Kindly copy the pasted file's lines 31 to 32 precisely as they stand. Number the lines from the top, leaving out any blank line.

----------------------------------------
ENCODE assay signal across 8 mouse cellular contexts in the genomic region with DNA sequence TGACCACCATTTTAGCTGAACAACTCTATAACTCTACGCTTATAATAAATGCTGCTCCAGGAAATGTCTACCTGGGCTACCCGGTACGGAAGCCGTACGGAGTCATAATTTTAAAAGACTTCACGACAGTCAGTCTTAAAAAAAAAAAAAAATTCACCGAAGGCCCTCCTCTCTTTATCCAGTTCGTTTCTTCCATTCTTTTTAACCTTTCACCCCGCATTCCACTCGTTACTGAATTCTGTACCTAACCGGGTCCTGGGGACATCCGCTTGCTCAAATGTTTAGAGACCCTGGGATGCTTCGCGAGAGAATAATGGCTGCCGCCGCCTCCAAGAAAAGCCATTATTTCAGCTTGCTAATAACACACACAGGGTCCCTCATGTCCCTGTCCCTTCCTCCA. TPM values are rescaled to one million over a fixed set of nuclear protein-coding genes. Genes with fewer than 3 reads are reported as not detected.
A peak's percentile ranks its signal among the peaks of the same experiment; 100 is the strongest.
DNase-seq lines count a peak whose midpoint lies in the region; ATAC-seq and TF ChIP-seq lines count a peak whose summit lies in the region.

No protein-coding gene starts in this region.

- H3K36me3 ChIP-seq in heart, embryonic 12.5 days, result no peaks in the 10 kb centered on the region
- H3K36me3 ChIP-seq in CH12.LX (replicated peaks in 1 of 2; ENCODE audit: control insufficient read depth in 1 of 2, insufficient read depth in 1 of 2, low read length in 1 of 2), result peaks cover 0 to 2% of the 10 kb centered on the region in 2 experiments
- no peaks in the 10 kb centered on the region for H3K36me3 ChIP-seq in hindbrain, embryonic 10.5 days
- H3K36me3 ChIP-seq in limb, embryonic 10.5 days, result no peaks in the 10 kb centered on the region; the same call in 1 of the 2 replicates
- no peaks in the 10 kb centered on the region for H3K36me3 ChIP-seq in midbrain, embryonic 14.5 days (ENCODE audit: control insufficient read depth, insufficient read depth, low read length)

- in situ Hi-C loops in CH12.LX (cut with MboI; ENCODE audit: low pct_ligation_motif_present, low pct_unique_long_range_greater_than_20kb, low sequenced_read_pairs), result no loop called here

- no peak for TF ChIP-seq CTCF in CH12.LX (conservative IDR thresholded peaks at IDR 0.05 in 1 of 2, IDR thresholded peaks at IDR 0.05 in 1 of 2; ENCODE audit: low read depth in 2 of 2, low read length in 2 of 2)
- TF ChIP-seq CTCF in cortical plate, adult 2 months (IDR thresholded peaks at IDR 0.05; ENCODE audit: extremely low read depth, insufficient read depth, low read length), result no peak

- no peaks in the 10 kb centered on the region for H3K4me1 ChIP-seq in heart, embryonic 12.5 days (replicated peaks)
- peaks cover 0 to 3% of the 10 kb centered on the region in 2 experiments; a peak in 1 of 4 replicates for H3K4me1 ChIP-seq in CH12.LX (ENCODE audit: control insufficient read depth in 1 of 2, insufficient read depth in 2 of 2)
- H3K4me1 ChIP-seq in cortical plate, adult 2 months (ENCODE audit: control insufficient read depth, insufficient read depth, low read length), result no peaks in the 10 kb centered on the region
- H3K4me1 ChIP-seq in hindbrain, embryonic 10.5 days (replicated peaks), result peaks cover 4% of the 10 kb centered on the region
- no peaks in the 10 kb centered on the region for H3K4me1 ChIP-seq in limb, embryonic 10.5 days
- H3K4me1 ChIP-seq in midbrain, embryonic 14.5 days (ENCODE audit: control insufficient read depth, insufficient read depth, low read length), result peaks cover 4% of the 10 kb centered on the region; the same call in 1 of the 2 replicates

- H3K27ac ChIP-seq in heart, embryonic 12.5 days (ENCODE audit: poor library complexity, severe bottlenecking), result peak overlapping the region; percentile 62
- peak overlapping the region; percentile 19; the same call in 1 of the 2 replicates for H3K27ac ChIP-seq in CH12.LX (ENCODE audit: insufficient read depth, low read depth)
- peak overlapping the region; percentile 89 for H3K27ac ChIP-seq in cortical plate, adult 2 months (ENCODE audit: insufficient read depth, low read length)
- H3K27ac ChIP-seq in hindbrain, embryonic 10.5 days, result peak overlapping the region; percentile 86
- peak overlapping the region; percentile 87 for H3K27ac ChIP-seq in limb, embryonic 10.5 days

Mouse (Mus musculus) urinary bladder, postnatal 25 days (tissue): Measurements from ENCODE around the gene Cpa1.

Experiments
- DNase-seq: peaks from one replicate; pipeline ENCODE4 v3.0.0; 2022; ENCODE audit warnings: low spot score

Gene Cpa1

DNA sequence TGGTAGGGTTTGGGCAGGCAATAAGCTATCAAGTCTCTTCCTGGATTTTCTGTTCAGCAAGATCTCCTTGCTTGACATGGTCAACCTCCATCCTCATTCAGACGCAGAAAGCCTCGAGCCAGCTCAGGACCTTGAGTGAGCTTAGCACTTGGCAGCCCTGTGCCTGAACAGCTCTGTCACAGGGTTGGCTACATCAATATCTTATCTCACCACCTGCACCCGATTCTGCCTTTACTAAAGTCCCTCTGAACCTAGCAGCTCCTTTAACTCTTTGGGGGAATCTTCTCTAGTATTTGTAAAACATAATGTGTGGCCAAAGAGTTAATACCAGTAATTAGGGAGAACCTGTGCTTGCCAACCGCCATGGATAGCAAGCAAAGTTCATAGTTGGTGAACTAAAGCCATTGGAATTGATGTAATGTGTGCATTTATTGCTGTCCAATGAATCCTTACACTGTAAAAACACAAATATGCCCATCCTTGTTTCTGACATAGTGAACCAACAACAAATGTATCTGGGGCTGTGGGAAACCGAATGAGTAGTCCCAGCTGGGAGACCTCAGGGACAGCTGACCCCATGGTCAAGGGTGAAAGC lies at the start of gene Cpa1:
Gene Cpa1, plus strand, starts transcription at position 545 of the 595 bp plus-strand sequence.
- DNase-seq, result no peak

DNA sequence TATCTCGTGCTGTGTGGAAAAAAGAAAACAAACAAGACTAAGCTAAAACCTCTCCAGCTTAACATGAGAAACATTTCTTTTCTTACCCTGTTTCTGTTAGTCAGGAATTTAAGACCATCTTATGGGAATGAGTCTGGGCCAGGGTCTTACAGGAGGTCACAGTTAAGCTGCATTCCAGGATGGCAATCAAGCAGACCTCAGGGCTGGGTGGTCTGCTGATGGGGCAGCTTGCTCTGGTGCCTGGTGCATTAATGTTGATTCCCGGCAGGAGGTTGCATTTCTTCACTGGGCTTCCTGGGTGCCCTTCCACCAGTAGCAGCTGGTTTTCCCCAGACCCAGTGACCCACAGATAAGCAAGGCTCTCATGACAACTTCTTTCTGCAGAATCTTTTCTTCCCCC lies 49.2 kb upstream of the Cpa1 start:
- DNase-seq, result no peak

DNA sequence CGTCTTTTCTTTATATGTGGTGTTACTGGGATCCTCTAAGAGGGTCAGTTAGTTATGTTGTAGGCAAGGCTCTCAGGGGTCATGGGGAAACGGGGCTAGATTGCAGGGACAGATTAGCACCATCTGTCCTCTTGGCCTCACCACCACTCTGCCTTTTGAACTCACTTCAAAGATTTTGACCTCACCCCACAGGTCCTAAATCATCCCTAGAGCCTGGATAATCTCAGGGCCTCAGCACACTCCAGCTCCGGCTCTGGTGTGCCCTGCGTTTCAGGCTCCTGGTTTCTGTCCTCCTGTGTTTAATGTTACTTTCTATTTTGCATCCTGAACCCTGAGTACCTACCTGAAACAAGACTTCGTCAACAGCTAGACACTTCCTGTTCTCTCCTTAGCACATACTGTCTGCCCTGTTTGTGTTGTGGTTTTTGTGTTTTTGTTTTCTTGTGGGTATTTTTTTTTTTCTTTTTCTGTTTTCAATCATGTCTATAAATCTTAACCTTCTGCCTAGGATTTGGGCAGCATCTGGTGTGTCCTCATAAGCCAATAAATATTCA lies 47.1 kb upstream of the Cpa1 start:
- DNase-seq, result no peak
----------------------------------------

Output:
DNA sequence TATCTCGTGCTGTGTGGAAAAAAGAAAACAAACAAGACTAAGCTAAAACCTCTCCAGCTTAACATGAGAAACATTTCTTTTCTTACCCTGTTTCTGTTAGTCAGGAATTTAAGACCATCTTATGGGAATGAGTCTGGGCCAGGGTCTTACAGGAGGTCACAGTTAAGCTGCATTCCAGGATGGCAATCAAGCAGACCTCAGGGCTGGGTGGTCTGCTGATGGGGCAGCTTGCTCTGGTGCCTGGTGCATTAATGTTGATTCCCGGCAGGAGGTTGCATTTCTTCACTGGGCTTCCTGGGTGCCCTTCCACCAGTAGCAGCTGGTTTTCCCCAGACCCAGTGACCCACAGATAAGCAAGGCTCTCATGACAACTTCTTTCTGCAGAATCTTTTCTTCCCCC lies 49.2 kb upstream of the Cpa1 start:
- DNase-seq, result no peak